Cryptocurrency and PMLA: an interplay 

We do not have a separate law as such related to the interplay between cryptocurrency and the role it plays in the offence of money laundering.  However, a circular was issued by RBI that banned all the organisations governed by RBI, including:

  1.  Banks, 
  2. Financial institutions, 
  3. Non-banking financial institutions, 
  4. Payment system providers, etc. 

from dealing in Virtual Currencies (VCs). But the Hon’ble Supreme Court was approached to clarify this policy and the legality of cryptocurrency, along with the concern that whether the usage of cryptocurrency, or even its possession for that matter, is a violation of the PMLA or not. Further, the constitutional validity of the circular was also challenged. The Supreme Court in 2020, set aside this circular.  

How are cryptocurrencies being used in money laundering

In June 2021, in one of its reports, the U.S. Financial Crimes Enforcement Network (FinCEN) gave a statement that convertible virtual currencies, commonly known as CVCs, being another term used for cryptocurrencies, have become one of the most preferred currencies for conducting several illegal activities. Apart from being one of the most preferred forms of payment, especially for:

  1.  Buying ransomware tools and services, 
  2. Online exploitative material, 
  3. Drugs, and 
  4. Other illegal goods online,

The CVCs are increasingly used to layer financial transactions and further blur the source of money obtained from illicit activities. Criminals use several money-laundering methods that have an involvement of cryptocurrencies,  including “mixers” and “tumblers” that result in breaking the links between an  address (or crypto wallet) sending cryptocurrency and the address receiving it.


Looking at all the above facts and information, we can safely infer that money laundering is not a local crime but a heinous offence that must not be neglected or taken for granted, for the repercussions will surely affect the economy of a nation at some point of time. In India, there are several laws, as discussed in the above paragraphs, that were enacted to combat the issue of money laundering, along with some authorities like-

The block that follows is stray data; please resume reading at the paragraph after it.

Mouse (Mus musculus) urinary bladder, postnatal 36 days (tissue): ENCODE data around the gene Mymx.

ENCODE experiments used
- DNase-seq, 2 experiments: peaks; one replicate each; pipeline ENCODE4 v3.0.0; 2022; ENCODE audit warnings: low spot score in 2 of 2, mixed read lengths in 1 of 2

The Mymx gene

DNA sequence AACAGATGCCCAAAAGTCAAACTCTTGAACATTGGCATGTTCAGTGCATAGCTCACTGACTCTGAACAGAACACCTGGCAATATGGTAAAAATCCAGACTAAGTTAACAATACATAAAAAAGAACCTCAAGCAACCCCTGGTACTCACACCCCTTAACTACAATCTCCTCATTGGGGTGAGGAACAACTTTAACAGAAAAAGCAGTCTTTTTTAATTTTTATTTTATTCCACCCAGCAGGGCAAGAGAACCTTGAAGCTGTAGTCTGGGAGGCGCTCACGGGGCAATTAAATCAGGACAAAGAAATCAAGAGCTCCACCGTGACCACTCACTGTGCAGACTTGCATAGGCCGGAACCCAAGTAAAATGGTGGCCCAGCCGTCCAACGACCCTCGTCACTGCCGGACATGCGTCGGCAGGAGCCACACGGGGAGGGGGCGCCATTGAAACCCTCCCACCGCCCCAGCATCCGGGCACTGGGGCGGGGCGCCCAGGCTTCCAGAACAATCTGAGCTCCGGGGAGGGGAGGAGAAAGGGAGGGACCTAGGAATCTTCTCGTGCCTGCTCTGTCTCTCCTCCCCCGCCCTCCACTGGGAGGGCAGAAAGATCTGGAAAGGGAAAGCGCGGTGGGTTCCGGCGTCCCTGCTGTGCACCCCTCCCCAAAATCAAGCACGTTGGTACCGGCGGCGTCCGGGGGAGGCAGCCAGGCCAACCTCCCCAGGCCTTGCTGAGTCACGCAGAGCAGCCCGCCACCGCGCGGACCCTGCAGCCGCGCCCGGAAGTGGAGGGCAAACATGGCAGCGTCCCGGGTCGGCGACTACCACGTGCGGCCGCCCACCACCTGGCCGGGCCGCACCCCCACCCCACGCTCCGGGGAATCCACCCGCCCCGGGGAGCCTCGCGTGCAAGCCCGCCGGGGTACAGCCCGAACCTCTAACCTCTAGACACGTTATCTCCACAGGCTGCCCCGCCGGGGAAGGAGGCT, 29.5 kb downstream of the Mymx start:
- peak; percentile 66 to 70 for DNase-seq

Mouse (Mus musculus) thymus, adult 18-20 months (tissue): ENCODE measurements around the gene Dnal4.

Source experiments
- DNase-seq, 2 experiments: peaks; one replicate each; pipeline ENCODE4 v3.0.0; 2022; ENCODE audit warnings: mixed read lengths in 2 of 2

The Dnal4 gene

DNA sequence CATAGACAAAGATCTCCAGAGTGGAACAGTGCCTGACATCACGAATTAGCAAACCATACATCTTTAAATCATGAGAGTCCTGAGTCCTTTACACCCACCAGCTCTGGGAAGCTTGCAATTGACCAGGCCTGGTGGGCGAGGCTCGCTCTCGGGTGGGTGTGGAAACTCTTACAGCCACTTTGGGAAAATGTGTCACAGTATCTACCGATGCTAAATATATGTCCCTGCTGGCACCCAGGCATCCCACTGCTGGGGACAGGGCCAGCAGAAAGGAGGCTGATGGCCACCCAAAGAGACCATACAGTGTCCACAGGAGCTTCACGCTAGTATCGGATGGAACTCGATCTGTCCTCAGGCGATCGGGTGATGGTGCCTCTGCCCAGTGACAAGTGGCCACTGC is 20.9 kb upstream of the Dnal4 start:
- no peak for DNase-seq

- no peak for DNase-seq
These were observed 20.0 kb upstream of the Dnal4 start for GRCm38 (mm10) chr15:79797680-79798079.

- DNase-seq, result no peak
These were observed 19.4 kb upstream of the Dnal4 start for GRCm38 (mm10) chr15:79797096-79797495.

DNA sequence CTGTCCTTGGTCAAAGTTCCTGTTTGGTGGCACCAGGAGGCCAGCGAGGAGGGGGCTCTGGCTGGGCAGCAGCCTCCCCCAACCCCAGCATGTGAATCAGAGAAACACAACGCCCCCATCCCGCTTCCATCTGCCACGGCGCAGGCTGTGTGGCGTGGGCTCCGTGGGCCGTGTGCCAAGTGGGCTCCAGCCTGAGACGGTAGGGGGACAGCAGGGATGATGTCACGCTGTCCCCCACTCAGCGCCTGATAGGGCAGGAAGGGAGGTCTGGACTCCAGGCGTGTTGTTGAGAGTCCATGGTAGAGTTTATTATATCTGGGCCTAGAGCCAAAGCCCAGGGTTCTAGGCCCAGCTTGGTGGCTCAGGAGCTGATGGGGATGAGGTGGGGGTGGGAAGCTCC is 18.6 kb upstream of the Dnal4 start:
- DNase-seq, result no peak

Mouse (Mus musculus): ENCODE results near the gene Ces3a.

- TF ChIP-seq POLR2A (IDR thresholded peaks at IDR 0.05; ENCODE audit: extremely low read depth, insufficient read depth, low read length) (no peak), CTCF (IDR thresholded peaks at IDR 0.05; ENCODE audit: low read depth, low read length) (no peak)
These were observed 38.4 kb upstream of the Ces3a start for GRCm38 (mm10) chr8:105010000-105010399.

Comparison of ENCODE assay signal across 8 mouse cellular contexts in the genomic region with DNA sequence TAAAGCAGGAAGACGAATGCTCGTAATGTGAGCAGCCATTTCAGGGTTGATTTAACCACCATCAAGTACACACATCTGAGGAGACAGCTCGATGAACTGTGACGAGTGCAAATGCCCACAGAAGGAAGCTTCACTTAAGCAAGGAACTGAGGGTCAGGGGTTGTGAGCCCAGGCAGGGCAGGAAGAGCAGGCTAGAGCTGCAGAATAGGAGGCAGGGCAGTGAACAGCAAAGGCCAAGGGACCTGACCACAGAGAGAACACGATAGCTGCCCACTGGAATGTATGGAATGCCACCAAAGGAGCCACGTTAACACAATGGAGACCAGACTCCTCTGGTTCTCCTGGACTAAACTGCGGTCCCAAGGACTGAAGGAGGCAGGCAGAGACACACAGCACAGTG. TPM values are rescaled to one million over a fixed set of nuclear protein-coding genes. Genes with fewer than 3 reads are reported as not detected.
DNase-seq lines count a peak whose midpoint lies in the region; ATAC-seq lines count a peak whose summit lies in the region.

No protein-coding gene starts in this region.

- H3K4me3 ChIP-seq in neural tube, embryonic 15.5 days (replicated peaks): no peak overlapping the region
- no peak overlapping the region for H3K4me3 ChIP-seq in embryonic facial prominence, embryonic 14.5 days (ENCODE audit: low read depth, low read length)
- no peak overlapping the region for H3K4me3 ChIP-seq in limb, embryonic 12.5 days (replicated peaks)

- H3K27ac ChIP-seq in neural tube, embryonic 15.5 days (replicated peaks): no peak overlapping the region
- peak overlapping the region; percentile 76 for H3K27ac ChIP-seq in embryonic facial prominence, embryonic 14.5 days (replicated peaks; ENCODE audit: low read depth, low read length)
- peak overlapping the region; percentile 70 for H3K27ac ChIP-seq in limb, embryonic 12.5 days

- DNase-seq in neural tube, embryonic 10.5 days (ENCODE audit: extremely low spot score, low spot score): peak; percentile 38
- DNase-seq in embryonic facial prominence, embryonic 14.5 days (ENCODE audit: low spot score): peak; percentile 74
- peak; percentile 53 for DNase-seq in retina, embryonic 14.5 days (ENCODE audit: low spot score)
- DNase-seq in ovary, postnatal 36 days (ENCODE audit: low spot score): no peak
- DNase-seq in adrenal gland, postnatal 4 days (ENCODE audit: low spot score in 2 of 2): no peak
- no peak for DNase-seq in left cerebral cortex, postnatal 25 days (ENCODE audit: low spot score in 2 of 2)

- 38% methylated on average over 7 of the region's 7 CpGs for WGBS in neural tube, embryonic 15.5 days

1. Insurance Regulatory and Development Authority (IRDA), 
  2. Reserve Bank of India (RBI), 
  3. Securities and Exchange Board of India (SEBI), 
  4. Financial Intelligence Unit India (FIU IND), etc.,

that helps regulate this issue on a deeper level. 

In India, there are several anti-money laundering measures taken; however, criminals smartly look for loopholes in them and escape from penalty, thus not fulfilling the purpose of enacting such rules and regulations completely. These issues are usually occurring due to the rapid growth in technology and advancement; money launderers are now easily able to  conceal the origin of the proceeds of crime using cyber techniques. Further, another issue is that the local public does not have much knowledge on this issue; if they are enlightened about the same, it will become a public issue, and the individuals will be able to contribute towards good law enforcement as it would be subject to public scrutiny then. 

Further, the offence of money laundering has become a dynamic process, for criminals are always looking for methods to attain such illegitimate goals. It is not stuck in one area but is involved in various operations. The government has to focus and take the necessary steps on illicit activities involving money laundering and black money.

Furthermore, there are numerous countries that are joining hands and entering into multiple conventions and agreements to reinforce the measures taken to battle against the issue of money laundering. Despite all this, money launderers are still exploiting those jurisdictions that do not have stringent laws in relation to this crime. Thus, proper, well drafted anti-money laundering legislation is the need of the hour, not only in India but at an international level.  

Moreover, for efficient economic growth in the nation, there needs to be a decline in illicit money laundering activities in the financial sector, as only this will divert and discourage money launderers and corrupt individuals from committing such illicit activities, leading to a decline in the efficiency of the economy and eventually slow economic growth. This will affect the external sector,, i.e., capital flow and international trade, and reduce the issue of money laundering.  

Frequently asked questions (FAQs) on money laundering 

What are some of the methods by which real estate is used for the offence of money laundering? 

Some of the most known ways utilised by criminals for money laundering through real estate are:

  1. Under or over evaluation of properties,
  2. Quick buying and selling of properties,
  3. Using third parties or companies that distance the transaction from the criminal source of funds, and